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Kenya’s Shilling Gains Most in Week on Treasury Bond Bids

Feb. 22 (Bloomberg) -- Kenya’s shilling appreciated the most in more than a week as investors prepared to pay for bids of treasury bonds.

The currency of East Africa’s biggest economy gained as much as 0.3 percent to 87.35 per dollar and traded 0.1 percent stronger at 87.50 per dollar by 11:28 a.m. in Nairobi, the most since Feb 11 on a closing basis, according to data compiled by Bloomberg.

The Central Bank of Kenya sold 25.5 billion shillings ($291 million) of two-year and 15-year treasury bonds at an auction on Feb. 20, more than the 15 billion shillings offered, after receiving bids of 44.8 billion shillings, the bank said in an e-mailed statement. Payment is to be made on Feb. 25, according to the bank website.

“The shilling has received support from investors preparing to pay for their successful bids of treasury bonds through increase inflow of dollars,” Jeremiah Kendagor, head of trading at Nairobi-based Kenya Commercial Bank Ltd., said today. “There is minimal demand for dollars in the market”.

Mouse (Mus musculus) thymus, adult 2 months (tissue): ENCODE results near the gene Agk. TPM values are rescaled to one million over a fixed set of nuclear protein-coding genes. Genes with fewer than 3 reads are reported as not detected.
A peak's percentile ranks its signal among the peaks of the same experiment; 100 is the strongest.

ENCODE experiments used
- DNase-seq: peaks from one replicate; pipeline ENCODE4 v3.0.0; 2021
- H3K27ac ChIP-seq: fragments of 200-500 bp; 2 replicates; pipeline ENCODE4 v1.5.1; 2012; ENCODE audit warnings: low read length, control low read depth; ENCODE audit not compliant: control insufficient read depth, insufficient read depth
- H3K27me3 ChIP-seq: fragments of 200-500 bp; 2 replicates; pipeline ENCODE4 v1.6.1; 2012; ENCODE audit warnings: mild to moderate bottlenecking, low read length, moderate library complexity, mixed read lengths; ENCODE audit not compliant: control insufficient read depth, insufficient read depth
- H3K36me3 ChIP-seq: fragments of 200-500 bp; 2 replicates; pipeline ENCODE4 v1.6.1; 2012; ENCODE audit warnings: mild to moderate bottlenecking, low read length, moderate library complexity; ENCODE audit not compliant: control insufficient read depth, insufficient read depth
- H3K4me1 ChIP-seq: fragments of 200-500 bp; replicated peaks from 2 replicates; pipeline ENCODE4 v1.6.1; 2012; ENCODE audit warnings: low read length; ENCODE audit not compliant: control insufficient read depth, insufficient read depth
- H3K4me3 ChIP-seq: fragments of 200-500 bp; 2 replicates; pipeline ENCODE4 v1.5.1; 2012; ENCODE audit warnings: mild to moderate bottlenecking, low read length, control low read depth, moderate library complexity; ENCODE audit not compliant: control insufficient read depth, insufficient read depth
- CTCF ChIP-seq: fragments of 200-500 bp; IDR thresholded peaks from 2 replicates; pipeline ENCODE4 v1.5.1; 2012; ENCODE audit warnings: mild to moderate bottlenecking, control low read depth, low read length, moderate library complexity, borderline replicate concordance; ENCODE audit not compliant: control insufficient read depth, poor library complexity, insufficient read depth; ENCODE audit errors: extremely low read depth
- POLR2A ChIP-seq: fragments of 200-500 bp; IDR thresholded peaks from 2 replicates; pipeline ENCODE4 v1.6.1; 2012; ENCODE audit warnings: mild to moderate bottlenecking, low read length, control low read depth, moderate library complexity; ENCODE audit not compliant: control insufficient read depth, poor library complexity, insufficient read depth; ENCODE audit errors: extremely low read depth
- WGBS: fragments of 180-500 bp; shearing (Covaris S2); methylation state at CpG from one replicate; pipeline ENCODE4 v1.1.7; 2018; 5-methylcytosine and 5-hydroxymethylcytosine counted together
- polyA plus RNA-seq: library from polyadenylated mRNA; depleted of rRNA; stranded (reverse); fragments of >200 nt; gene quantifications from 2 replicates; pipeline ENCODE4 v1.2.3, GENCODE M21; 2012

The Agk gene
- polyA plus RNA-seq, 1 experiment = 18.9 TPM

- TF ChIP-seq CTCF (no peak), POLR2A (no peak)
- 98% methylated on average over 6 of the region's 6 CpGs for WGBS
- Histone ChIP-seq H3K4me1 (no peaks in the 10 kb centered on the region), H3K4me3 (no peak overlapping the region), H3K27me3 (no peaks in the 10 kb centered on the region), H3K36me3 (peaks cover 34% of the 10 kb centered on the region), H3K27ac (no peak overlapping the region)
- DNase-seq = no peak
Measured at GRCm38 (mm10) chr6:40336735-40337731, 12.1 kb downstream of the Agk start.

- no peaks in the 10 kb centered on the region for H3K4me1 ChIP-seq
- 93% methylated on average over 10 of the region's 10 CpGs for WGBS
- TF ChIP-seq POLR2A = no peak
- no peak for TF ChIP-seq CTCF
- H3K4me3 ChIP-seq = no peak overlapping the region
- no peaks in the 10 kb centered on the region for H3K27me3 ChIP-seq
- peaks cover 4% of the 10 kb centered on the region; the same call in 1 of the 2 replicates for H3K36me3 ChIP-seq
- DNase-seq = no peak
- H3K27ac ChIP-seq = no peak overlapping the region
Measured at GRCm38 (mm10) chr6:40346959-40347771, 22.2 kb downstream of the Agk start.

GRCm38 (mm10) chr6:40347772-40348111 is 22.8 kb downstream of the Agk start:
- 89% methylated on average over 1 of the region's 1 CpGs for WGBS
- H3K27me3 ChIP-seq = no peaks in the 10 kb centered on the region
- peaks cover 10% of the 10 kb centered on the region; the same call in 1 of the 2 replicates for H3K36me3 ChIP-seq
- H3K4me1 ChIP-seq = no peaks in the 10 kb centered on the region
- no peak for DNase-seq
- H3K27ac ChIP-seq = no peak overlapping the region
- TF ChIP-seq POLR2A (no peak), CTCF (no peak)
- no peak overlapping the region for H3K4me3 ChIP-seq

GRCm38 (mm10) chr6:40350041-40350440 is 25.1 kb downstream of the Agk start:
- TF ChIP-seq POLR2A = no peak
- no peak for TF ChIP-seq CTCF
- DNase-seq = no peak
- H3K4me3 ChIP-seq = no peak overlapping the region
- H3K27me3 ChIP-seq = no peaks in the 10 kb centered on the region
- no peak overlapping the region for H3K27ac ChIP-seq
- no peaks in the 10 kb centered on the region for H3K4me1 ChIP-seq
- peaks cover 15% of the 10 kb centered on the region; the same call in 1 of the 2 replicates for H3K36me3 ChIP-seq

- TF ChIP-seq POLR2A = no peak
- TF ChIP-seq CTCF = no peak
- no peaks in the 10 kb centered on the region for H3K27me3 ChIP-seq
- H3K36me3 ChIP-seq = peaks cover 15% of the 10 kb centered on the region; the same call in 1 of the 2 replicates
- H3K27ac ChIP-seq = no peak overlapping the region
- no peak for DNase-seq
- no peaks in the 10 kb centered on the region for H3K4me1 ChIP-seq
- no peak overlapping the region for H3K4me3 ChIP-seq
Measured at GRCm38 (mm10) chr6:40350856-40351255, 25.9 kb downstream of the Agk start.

The shilling will trade around 87.30 to 87.80 per dollar, Nairobi-based NIC Bank Ltd. said in a note today.

Kenya will hold its presidential vote on March 4, the first since a disputed 2007 ballot sparked two months of violence in which more than 1,100 people died. The currency may decline to 89 a dollar by voting day, according to a Bloomberg News survey of analysts and traders last month.

Uganda’s currency snapped a 5-day losing streak, gaining 0.8 percent to 2,688 per dollar, the most since Dec. 24, according to data compiled by Bloomberg. The Tanzanian shilling fell for the third day, weakening 0.6 percent to 1,637 per dollar, the lowest since December 2011, according to data compiled by Bloomberg.

To contact the reporter on this story: Johnstone Ole Turana in Nairobi at jturana@bloomberg.net

To contact the editor responsible for this story: Antony Sguazzin at asguazzin@bloomberg.net

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